Radio 1190 Presents: Achille Lauro Farewell Show

Achille Lauro

Easily the sexiest thing to come out Denver since Don Cheadle, Achille Lauro has spent the past 5 years building a dedicated and bloodthirsty fan base across the front range. They are the soundtrack to the devils stolen sex tape, a livid and confessional mix of Post-Rock guitar swagger and soulful dance music, punctuated by too many influences to mention, something akin to MIA fronting a garage band Radiohead attempting to recreate the soundtrack to the film Amelie. They are the perfect band to play at a dance party inside of a collapsing building, something both indulgent and necessary.

The Morning Clouds

Life has a funny way of coming around full circle when you least expect it. Take, for example, Josh Wambeke and The Morning Clouds. He spent the better part of the previous decade as half of Phineas Gage’s psychedelic songwriting axis then leading Fell through shoegaze and space-rock realms. After trampling to the farthest reaches of the cosmos and center of the mind, he found himself straying back into the realms of late-night solo songwriting that marked some of his earliest forays into home four-tracking.
As easily as Wambeke slipped back into the one-man explorations of classic pop, he’s worlds away from his days as a budding home recorder. To start, this time around he had his own local recording studio – which has quietly been making a name for itself among Denver rock circles – at his disposal. He also had a decade to hone his craft. Those luxuries immediately made themselves apparent. Instead of drifting around in his other acts’ densely crafted soundscapes, Wambeke curls up comfortably in his bedroom, dipping into the same well of inspiration that guided everyone from The Ronettes to The Ramones to The Jesus And Mary Chain through the years.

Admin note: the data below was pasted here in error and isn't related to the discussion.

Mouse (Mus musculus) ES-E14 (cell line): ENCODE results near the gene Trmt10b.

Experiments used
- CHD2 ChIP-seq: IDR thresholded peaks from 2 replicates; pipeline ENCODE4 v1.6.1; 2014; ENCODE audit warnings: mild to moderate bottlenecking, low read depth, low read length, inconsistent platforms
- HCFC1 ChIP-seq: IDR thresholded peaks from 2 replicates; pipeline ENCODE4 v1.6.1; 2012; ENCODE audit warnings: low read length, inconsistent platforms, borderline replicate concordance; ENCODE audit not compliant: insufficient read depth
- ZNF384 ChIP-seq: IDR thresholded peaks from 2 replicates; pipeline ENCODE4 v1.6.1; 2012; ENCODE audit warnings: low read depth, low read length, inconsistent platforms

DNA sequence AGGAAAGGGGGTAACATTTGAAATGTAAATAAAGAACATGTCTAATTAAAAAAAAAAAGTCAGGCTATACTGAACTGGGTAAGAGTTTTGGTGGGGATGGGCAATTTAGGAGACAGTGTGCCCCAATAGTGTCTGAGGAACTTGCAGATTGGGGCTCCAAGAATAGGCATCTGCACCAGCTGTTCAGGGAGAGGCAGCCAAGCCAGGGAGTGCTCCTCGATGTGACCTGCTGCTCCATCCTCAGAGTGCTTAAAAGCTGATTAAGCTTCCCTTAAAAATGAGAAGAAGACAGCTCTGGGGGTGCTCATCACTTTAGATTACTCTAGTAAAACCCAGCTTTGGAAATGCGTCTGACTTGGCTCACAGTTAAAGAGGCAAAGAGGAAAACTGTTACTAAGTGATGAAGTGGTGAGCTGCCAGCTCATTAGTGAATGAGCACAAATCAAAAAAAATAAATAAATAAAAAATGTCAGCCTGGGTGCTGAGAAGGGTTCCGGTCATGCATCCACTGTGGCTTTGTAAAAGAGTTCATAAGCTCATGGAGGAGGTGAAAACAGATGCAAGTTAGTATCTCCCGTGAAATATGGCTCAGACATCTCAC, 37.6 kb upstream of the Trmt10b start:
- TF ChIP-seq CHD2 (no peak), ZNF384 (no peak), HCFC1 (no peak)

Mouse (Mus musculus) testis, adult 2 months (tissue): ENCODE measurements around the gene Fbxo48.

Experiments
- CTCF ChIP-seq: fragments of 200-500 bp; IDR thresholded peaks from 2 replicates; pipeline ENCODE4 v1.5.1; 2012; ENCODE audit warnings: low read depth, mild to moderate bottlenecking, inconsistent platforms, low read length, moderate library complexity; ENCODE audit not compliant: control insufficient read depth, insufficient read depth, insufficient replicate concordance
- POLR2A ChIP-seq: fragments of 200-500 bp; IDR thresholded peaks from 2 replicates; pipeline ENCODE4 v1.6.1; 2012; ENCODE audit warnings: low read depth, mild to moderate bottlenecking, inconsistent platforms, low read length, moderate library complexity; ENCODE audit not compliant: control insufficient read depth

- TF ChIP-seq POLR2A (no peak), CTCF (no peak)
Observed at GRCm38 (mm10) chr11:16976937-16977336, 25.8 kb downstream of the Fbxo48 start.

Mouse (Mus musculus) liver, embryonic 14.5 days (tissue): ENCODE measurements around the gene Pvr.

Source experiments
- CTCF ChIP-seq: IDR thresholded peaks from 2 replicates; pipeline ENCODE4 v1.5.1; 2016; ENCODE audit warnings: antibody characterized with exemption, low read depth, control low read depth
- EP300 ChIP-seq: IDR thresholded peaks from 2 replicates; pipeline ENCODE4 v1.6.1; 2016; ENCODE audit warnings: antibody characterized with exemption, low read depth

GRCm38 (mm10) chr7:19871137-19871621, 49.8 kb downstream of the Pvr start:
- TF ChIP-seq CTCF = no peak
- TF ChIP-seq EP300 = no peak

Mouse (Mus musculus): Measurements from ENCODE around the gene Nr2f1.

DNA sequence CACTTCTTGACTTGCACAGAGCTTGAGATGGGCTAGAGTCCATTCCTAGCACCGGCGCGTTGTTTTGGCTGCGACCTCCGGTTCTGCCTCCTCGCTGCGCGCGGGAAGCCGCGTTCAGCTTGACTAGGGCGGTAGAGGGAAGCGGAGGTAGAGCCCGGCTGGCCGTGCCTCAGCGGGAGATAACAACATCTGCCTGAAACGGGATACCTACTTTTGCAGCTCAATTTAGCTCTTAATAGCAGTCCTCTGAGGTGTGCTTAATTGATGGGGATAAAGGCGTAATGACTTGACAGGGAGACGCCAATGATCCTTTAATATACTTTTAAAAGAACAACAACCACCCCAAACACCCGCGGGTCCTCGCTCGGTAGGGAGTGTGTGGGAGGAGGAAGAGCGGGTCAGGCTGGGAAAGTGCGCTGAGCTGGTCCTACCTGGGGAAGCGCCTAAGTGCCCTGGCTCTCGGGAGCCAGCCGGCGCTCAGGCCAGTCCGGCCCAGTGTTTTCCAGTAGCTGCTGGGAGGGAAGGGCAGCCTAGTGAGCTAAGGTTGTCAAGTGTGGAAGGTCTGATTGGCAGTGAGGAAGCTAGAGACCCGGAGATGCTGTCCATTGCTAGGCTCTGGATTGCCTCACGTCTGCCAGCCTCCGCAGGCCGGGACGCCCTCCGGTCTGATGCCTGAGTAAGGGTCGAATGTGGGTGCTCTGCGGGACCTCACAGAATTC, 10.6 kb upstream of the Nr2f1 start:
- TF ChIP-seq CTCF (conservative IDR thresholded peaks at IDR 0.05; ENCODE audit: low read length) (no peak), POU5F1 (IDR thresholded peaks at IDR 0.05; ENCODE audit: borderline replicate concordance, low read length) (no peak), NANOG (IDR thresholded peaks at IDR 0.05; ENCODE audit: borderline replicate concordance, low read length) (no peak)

Wambeke slinks into a record-collector pop aesthetic on Wasted Youth. There’s still enough cosmic dust left over from Fell’s travels to the edge of the universe to coat The Morning Clouds’ songs and cast an ethereal shimmer over that comfortably familiar classic pop framework. Just like the Ramones roughed it up with punk and JAMC’s C86 aesthetic yanked it into the new wave, Wasted Youth filters the sound through Wambeke’s spaced-out sensibilities.
Wambeke casually floated a couple early tracks – “A Walk Home” and “The Wrong Things” – to a handful of friends and Fell supporters in late 2010. To his surprise, the response was overwhelmingly positive. These were the sort of tracks that needed a proper release, and he got to work. He coined a band name, crawled back to the studio and fleshed out the rest of Wasted Youth Blues. A band was formed, practices began and shows were booked. Once little more than a lark for a musician playing around in the studio, The Morning Clouds was on its way.
Written, performed and recorded entirely by Wambeke, Wasted Youth isn’t so much a departure for the songwriter, but a return to his roots, touching up the pop performances that formed the basis for his earliest solo dabbling. Sometimes, when you’re as prolific as Wambeke, moving forward his bands isn’t enough: You have you stop and reflect on your past.


Vitamins is a four-piece rock band. Although there has been some re-arrangement among members recently, and what they play, Vitamins is still a rock band. As younger musicians in the year of 2005 they came together in Greeley, Colorado, a small cow-town that reeked of boiled blood and cow manure. Thanks to this unique experience and the creativity it invoked, Vitamins sits proundly with their backbones firm, four long years later. Now, however, they seat themselves in a city of lesser smell and of greater creative outlet....The city of Denver. With two albums recorded (EP 2005, Calliope 2008), and one on the way, Vitamins hopes to spread their music to greater audiences and to get accustom to meeting those with similar interests and intent

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